FROM Rhodes Cook
Democrats to Decide Rules for Michigan, Florida Delegates There will be standing room only for tomorrow's meeting of a group even political junkies never heard of before, the Democrats' Rules and Bylaws Committee. Thirty party insiders will try to compromise on disputed delegates from two states that will matter greatly in the general election. There will be saturation news coverage as Hillary Clinton , Barack Obama and the States of Michigan and Florida make their cases during the morning. Deliberations will start in the afternoon. But the big question is whether the nomination will finally be resolved. Clinton supporters plan demonstrations outside; Obama wants his people to cool it. We hear arguments from both sides on the latest event to make this a campaign unprecedented in political history.
After Ohio and Texas: What's Changed and What's the Same? John McCain has wrapped up his party's nomination, but Hillary Clinton has bounced back again with a big win in Ohio and a squeaker in Texas, enough to make sure that she and Barack Obama will be campaigning for weeks to come. While McCain gets a unifying White House blessing , the Democrats are likely to remain divided all the way to the August convention. We look at the exit polls and what they say about change, experience and the impact of negative campaigning? Do Republicans really like McCain all that much? Will Democratic divisions be a source of weakness or strength come November?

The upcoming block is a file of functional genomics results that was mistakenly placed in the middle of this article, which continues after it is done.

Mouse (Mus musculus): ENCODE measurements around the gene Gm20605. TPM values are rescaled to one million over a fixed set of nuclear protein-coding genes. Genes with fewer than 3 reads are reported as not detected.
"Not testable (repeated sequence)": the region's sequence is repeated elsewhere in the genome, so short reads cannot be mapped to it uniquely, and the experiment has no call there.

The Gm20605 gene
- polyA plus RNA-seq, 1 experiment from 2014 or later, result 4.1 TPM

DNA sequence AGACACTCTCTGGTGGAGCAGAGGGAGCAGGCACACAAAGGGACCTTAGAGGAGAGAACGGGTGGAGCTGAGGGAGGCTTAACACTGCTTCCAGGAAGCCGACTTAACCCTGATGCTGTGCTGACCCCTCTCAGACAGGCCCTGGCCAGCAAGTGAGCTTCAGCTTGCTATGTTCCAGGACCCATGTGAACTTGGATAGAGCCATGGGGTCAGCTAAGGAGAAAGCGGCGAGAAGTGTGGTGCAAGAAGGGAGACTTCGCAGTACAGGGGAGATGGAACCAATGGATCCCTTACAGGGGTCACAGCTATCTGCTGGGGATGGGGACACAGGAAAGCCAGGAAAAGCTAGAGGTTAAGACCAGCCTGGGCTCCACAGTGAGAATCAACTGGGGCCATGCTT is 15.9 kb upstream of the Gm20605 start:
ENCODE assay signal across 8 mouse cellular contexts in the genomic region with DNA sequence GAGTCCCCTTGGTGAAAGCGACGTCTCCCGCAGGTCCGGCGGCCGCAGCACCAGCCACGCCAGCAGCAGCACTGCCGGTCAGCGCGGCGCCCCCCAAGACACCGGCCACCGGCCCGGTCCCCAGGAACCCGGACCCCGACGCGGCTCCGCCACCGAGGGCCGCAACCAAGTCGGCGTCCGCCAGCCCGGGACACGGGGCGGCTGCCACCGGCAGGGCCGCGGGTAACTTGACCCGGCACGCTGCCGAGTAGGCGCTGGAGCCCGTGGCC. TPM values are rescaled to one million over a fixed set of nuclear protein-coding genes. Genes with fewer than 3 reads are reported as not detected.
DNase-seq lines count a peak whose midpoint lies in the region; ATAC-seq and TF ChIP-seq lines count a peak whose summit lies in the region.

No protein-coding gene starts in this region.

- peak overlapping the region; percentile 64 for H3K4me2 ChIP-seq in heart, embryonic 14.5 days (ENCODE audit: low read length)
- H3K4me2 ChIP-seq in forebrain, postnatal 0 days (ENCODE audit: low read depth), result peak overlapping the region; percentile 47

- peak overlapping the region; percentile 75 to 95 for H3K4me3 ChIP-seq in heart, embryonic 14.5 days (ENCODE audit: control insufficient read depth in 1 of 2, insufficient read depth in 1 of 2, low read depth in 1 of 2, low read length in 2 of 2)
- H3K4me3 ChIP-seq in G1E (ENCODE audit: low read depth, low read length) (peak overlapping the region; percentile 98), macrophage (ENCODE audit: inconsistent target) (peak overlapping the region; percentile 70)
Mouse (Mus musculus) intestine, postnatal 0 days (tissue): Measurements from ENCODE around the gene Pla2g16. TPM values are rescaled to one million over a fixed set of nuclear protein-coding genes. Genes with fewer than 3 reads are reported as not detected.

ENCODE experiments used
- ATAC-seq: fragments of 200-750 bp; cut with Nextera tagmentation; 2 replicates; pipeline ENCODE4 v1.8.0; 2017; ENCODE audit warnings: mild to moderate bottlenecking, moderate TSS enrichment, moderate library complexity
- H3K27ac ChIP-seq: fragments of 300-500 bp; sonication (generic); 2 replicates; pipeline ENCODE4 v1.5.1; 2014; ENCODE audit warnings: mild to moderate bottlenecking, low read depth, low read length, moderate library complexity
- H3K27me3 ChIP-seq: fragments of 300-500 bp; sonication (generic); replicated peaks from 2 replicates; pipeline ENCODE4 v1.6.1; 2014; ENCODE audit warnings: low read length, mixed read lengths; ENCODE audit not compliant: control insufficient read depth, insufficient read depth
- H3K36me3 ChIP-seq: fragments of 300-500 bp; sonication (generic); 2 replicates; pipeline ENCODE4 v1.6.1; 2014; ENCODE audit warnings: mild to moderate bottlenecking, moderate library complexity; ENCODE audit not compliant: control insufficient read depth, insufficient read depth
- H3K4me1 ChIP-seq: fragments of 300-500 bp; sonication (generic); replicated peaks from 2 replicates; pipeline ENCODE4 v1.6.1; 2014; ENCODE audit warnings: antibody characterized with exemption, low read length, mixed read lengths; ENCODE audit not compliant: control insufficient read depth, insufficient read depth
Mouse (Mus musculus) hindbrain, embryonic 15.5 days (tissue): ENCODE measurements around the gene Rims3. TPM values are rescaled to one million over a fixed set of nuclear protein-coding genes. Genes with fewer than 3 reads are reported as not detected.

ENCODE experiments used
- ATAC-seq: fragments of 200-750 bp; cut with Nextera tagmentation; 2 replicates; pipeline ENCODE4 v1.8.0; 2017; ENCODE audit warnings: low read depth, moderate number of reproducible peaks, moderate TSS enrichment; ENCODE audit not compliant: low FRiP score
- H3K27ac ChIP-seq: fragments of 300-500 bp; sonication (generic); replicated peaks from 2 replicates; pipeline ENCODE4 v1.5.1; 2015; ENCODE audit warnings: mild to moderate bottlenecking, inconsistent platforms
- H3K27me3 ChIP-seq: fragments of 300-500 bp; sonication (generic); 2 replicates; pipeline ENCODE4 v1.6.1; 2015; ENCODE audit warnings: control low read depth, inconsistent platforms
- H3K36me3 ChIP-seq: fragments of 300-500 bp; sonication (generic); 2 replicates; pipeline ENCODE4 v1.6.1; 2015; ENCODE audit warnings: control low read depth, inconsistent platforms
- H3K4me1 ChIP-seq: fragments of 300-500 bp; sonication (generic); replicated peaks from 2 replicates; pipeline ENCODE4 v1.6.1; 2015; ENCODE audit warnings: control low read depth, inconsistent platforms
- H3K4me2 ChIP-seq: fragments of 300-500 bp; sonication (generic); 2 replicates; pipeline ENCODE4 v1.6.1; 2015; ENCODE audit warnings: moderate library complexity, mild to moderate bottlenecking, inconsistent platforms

Super Tuesday Comes To a Head As polls open across the country and caucuses get under way, Super Tuesday is shaping up much like a general election, with events moving from East to West. Rhodes Cook is editor of the Rhodes Cook Letter and author of Race for the Presidency : Winning the 2008 Nomination.
Will the Senate write a healthcare bill in secret? While Democrats and Republicans argue White House relations with Russia, another question is being decided behind closed doors: who gets help buying health insurance and who doesn't? We hear how the pros and cons are being shrouded in secrecy.
Terrorism and tweets, hate speech and murder Just days before an election, Britain is coping with a rash of deadly terrorism, and Prime Minister Theresa May is on the defensive. And again today, President Trump has tweeted criticism of the Mayor of London. Later, a double murder in Portland, Oregon has revealed the ugly past of a supposedly “progressive” city. One immediate question: is “hate speech” protected by the First Amendment?
Ex-FBI Director Comey tells his side of the story Today, former FBI Director James Comey came close to calling the President who fired him a liar. The White House denied the claim and called it insulting, but Republican Senators did not challenge Comey’s truthfulness. Many questions remain: did the President try to obstruct a federal investigation? Later, we’ll go behind the “velvet rope” for a look at 5-Star health care for the richest Americans.